Leadership

Coaching Through Effective Questioning

One of the main techniques of coaching is asking questions. However, not just any question will do. There's a few considerations to lead to increased awareness and responsibility.

Coaching is a way of maximizing people’s potential by increasing their self-awareness, sense of responsibility and self-confidence.

One of the main techniques of coaching is asking questions, regardless of the coach’s level of expertise on the subject being discussed. However, not just any question will do. There’s a few considerations to have in mind when asking questions to facilitate that the conversation can lead to increased awareness and responsibility by the person being coached.

Ask Open Questions

When you are coaching someone, you want them to reach moments of realization through dialog. However, the dialog is not the end result, but rather what happens in the person’s head. If you ask closed questions, you won’t allow the person to really think on the subject or situation to provide themselves with insights. Do not ask questions that evoke a yes or no response.

But Don’t Ask Questions That Are Too Open

The questions you use for coaching purposes shouldn’t be too open, either. Otherwise, they could still lead to a hiatus in the conversation. For example:

You: How did things turn out in Project X?
Them: Good
You: …

Instead, you can ask open questions while still guiding the conversation in the direction you want it to take:

You: Was there something particularly challenging to you while working on Project X?
Them: Yes. I had difficulty getting John to provide an update, and had to chase him every time.

This opens up the possibility to focus on specific topics that the person being coached could improve and do better the next time they’re faced with a similar challenge.

Use Quantifying Questions

Let’s re-use the previous example, this time with a twist:

You: Was there something particularly challenging to you while working on Project X?
Them: No

The question still has the chance of leading to a closed road. Instead, use quantifying questions like what, when, how much, how many, etc. For example:

You: What was the most challenging situation to you while working on Project X?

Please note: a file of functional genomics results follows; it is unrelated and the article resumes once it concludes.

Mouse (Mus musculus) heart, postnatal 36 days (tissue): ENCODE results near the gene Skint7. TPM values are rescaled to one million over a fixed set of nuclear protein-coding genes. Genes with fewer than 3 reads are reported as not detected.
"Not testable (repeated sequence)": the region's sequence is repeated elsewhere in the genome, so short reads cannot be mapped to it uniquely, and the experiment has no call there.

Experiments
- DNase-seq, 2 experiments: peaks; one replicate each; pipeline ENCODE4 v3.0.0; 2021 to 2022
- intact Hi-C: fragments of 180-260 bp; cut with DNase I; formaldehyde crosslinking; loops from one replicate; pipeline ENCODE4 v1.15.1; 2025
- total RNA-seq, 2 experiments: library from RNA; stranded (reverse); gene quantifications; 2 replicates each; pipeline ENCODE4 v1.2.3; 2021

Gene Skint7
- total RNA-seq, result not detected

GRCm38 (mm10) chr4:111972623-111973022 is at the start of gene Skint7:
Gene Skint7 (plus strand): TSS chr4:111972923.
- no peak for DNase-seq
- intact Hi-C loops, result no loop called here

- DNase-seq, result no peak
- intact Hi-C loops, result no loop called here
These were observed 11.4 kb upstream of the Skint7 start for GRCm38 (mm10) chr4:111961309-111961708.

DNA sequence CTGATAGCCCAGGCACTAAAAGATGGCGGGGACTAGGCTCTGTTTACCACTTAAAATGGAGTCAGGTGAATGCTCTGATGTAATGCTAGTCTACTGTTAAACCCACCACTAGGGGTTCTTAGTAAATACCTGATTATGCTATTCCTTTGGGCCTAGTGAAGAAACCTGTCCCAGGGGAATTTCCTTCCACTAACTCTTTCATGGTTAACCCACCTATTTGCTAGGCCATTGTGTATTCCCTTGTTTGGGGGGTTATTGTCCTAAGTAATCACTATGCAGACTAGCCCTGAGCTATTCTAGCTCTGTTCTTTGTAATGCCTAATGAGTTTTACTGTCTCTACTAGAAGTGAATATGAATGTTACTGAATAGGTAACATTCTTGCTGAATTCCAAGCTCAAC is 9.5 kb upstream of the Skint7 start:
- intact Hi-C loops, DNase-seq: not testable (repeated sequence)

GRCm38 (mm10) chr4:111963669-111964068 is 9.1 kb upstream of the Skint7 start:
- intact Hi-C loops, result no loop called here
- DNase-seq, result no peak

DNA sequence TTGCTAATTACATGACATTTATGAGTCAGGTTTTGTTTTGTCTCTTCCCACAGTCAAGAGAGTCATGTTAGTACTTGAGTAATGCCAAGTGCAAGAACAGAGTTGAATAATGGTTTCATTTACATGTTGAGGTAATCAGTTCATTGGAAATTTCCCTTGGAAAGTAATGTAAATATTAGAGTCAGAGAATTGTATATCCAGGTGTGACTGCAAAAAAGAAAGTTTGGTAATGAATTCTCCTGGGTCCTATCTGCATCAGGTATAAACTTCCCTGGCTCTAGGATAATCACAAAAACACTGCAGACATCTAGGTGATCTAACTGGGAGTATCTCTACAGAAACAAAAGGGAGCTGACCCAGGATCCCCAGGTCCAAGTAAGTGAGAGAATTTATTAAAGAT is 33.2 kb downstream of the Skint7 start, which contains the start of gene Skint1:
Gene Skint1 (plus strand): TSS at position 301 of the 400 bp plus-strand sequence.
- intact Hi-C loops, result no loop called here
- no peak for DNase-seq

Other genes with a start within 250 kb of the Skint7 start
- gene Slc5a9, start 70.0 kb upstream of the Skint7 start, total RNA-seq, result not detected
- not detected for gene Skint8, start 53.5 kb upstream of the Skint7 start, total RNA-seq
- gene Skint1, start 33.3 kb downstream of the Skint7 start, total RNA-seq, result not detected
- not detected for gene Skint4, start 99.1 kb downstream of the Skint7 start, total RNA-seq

Them: Getting updates from John. I had to chase him every time.
You: Ok, let’s focus on that.
[…]

Quantifying questions also focus on specific answers of factual nature. In this way, it’s easier to raise awareness through observation of facts, rather than discussing about the individual’s interpretation of things.

Zoom-in Once You’ve Found a Coaching Opportunity

Once you’ve found a discussion topic based on the answers to your questions, dig deeper. Focus on the topic and help the coachee discover any important pieces they may have previously obscured because they deemed them unimportant for the discussion –consciously or not–, but that in fact could be key to addressing the root cause of the situation.

But Zoom-in Only If Important

Do not dig deeper on a topic that’s not of interest of the coachee. You can implicitly read his interest on their body language or tone of voice. If it’s unclear if they’d like to discuss further, ask them: “I’ve noticed that you’ve mentioned X. Would you consider this an important subject to discuss?”. However, do not discard a topic of discussion simply because the coachee seems to be avoiding the topic. You can address this by asking “You haven’t mentioned X so far. Is there any particular reason?”.

Sometimes coachees may also lead the way in a direction that’s might not be important, but allow them to discover it themselves. Questions should follow the interest of the coachee, and not the coach.

One comment

  1. Great Points Mauricio, and I particularly like the ‘But Zoom-in Only If Important’ theme, I will look to see how I can apply that.

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